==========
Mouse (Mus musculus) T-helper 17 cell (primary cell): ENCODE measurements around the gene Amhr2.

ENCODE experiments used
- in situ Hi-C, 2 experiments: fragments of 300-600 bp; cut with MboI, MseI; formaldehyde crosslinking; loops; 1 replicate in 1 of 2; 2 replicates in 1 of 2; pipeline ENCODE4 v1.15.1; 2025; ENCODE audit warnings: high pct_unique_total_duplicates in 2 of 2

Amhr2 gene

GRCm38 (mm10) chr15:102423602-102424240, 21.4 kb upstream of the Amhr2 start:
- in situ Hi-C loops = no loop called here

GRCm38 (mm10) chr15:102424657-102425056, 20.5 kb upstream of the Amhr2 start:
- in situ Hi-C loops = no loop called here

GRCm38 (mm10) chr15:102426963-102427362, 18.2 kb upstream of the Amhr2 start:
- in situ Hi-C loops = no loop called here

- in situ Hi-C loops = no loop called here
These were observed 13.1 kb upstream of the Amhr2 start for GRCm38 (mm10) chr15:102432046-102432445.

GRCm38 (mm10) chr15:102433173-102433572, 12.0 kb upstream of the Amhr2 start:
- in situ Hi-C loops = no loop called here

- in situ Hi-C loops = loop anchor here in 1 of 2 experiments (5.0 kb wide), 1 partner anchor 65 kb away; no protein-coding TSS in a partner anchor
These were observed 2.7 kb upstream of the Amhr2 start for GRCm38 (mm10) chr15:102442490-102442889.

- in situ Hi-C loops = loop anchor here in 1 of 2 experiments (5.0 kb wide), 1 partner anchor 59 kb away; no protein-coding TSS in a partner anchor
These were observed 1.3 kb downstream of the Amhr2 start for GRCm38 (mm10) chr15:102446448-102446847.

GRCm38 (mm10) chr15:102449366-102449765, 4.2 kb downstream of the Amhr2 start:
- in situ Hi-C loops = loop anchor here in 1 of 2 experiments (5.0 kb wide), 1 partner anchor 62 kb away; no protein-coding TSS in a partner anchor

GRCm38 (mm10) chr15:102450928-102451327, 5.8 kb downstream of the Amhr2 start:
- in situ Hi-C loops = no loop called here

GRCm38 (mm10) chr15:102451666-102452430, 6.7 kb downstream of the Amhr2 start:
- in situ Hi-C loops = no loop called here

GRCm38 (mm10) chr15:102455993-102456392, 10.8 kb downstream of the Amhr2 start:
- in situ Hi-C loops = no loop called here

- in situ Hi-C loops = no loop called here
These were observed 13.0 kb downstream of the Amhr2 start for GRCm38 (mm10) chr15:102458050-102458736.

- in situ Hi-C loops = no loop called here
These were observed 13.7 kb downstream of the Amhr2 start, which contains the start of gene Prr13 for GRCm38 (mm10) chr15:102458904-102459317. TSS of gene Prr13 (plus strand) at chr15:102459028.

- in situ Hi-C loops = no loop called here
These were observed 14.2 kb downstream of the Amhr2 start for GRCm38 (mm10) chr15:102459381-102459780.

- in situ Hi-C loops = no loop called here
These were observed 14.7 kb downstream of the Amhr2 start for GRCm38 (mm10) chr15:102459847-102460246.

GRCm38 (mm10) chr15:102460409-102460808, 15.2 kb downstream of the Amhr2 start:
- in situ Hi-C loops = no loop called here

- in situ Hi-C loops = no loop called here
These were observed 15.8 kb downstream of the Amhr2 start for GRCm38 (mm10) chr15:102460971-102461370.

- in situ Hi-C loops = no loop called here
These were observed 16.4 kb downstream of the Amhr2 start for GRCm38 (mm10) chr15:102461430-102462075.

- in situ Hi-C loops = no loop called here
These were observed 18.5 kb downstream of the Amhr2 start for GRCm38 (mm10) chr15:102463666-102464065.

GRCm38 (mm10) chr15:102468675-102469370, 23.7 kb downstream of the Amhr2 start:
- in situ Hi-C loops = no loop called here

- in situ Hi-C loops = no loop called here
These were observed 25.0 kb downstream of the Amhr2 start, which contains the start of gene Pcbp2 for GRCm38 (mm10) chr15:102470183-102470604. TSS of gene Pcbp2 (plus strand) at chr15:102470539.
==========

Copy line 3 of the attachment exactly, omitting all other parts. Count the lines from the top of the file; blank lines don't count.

- in situ Hi-C, 2 experiments: fragments of 300-600 bp; cut with MboI, MseI; formaldehyde crosslinking; loops; 1 replicate in 1 of 2; 2 replicates in 1 of 2; pipeline ENCODE4 v1.15.1; 2025; ENCODE audit warnings: high pct_unique_total_duplicates in 2 of 2